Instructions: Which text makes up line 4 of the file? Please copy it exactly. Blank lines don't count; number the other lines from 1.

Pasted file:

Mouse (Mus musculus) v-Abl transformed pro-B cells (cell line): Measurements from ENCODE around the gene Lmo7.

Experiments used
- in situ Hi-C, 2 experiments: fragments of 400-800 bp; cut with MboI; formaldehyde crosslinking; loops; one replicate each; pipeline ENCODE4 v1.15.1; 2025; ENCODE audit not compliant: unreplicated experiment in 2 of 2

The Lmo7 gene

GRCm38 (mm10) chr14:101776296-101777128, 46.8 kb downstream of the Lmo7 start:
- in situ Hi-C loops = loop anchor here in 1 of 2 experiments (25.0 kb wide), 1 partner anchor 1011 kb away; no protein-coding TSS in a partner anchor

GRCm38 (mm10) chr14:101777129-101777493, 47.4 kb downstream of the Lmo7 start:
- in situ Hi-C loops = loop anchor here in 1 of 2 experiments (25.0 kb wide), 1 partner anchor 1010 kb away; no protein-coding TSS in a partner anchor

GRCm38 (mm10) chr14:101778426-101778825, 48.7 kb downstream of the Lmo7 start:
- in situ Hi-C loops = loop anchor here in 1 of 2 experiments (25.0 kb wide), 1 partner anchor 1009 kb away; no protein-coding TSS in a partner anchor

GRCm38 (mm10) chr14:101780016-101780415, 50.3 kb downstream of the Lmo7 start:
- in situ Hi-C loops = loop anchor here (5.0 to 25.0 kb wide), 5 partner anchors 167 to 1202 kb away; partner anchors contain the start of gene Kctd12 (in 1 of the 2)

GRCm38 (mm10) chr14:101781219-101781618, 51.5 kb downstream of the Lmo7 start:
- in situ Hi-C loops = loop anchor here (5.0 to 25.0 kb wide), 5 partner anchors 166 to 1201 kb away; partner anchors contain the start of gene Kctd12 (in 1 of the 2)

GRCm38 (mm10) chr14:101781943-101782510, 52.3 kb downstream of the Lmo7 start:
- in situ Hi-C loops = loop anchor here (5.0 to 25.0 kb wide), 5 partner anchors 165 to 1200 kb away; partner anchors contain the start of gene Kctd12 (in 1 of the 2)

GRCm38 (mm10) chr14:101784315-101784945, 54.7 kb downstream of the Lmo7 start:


The Lmo7 gene